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Siemens is working on a digital architecture for mining companies which has the potential to set new benchmarks in productivity, reduce energy costs and increase mining intensity.
With a digital mine in mind, Siemens has invested in concrete applications for digital solutions on mines, and to improve value for customers, says Roland Ehrl, Global Head of the Siemens Minerals Solutions Business.
Ehrl believes the journey towards a fully digital mine is well and truly on its way, with digitalization incorporated into early mine planning and design through to construction and operations.
“We are currently developing the complete horizontal integration from planning and design of the plant to operation. We have also some developments for vertical integration from field-level to Enterprise Resource Planning (ERP) systems. In time, entire seamless integration will be possible to run a mine optimally, “said Ehrl.
The pace towards a digital mine has quickened in line with the need to remain competitive in the global mining sector, especially in the light of declining ore grades, rising safety and security risks and tumbling commodity prices. Companies have to become leaner and more innovative, and digitalization is a key enabler.
Ehrl has highlighted the digital operations at Vale, the world’s third-biggest mining company, as a clear success story. At Vale, global leader in the iron ore business, 38 sites including the Moatize coal operation in Mozambique have been connected through a single manufacturing execution system (MES). Siemens has helped Vale to implement a single integrated system 6 to replace 17 production management systems previously used at its operations in Brazil. The solution is expected to generate savings of more than US$ 70 million by this year.
Called Vale Production Management-Mining (GPV-M) the Mining Manufacturing Execution System is a modular solution based on modern software architecture, in order to fulfill Vale’s specific needs. “The result is a far more integrated and efficient platform, where the scheduling, load and output of the different plants, as well as transportation, is linked,” says Ehrl.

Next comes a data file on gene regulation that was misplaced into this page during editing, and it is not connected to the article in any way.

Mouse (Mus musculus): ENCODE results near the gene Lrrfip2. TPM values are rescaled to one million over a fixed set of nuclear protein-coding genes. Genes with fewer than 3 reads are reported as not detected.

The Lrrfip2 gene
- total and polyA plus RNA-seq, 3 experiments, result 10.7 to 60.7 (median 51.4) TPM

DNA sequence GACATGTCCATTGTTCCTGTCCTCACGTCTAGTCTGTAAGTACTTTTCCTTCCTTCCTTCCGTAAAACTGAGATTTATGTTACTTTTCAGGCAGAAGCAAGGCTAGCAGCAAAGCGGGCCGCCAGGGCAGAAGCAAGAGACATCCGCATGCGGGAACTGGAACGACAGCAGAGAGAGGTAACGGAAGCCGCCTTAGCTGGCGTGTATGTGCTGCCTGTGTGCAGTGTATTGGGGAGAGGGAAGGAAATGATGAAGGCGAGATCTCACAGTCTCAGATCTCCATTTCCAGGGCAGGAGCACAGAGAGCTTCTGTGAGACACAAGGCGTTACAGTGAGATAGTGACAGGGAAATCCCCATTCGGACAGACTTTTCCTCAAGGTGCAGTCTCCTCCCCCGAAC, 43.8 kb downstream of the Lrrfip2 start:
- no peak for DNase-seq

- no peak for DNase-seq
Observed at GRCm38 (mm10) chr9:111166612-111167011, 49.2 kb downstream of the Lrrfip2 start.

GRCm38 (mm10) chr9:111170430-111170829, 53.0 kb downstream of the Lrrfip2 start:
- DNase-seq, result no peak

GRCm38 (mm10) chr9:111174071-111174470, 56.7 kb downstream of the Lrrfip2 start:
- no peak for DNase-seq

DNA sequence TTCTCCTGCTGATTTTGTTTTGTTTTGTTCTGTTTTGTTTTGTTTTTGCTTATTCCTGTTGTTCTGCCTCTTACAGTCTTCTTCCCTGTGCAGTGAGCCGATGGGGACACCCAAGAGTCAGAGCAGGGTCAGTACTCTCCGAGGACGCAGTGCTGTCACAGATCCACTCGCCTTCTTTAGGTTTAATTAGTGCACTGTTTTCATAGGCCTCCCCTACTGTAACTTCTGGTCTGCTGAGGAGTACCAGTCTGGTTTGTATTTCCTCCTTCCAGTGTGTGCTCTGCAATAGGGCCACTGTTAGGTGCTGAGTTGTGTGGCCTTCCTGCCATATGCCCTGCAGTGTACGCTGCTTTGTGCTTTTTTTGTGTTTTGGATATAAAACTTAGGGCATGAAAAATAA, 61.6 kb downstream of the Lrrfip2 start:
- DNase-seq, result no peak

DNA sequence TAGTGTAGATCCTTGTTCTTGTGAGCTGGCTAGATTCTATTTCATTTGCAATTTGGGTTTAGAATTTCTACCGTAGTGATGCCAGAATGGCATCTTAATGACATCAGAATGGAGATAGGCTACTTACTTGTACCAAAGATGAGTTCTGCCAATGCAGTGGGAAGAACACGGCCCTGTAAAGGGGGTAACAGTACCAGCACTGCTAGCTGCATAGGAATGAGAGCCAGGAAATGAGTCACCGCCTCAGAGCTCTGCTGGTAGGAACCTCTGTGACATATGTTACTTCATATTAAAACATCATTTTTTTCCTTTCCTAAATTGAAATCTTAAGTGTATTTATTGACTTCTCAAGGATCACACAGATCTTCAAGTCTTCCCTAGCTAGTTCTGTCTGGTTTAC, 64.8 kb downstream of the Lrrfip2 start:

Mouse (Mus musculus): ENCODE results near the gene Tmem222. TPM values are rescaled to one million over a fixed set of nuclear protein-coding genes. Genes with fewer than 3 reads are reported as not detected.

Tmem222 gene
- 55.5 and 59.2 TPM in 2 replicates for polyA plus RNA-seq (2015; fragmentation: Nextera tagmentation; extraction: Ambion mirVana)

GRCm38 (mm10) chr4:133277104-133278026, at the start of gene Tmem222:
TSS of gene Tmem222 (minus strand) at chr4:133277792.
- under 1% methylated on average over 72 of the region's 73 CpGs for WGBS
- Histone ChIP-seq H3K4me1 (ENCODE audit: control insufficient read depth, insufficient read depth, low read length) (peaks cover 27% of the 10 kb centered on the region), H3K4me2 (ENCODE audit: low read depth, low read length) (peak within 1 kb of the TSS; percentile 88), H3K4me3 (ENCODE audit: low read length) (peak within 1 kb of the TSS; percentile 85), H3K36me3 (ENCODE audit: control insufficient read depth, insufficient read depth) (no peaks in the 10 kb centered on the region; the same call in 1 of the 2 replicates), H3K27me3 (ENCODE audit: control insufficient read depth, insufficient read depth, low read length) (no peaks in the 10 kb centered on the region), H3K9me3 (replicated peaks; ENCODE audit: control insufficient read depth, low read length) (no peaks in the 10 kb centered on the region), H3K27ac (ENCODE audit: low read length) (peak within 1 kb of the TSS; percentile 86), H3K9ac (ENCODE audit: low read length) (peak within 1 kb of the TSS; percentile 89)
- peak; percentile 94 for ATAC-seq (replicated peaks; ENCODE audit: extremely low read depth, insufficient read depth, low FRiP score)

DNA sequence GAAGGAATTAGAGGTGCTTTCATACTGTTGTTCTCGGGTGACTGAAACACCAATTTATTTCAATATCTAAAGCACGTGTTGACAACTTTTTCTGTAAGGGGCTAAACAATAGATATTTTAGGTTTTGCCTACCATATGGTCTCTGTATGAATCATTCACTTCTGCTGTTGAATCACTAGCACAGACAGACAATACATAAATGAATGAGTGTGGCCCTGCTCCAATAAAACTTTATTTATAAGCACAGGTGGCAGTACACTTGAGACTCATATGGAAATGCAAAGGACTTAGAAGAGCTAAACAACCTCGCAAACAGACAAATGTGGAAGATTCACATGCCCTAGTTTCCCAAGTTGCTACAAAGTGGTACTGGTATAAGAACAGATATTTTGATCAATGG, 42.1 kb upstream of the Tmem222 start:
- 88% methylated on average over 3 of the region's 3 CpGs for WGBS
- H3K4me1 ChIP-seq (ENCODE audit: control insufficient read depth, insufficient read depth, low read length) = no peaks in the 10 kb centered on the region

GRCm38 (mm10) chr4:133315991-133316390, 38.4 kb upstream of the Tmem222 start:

Another example is the improvement of stockyard management and autonomous machine operation at one of world’s largest phosphate producers, the OCP Group in Morocco. This has helped to reduce operational costs and achieve a smoother and safer operation.
Ehrl explained that stacking of material in stockpiles is made far more efficient by tracking and GPS navigation.
“You know exactly where each stockpile is, and which quality is where on the stockpile. This makes it so much easier when an order is put through to the system. The scanners also know how high the stockpile is, and the system maintains a 3D mathematical model of the stockpile as a digital twin.”
“We are able to optimize the process through quality tracking. We are able to connect the system to the plant’s MES, allowing us to have over-arching control of the whole logistics chain,” said Ehrl.
Siemens also works with digital simulation tools to optimize conveyor belt systems.
Ehrl says development of the MES for Mining started in 2014, with Siemens’ comprehensive vision for the digital mine architecture taking shape in 2016.
“The first thing was to understand where the mining industry is, and to get a picture of the future. We had to understand the main challenges the industry faces. Right from the beginning it was important to come up with concrete applications for digital solutions and improve value for the customers.
He says it’s been a journey with the customer too. “We develop solutions according to specific needs and develop these along with the customer. It’s encouraging that customer understanding has increased a lot over the past few years.”
Ehrl was speaking to Mining Weekly soon after giving a presentation to the 2020 Investing in African Mining Indaba in Cape Town on the ‘Journey to the Digital Mine’.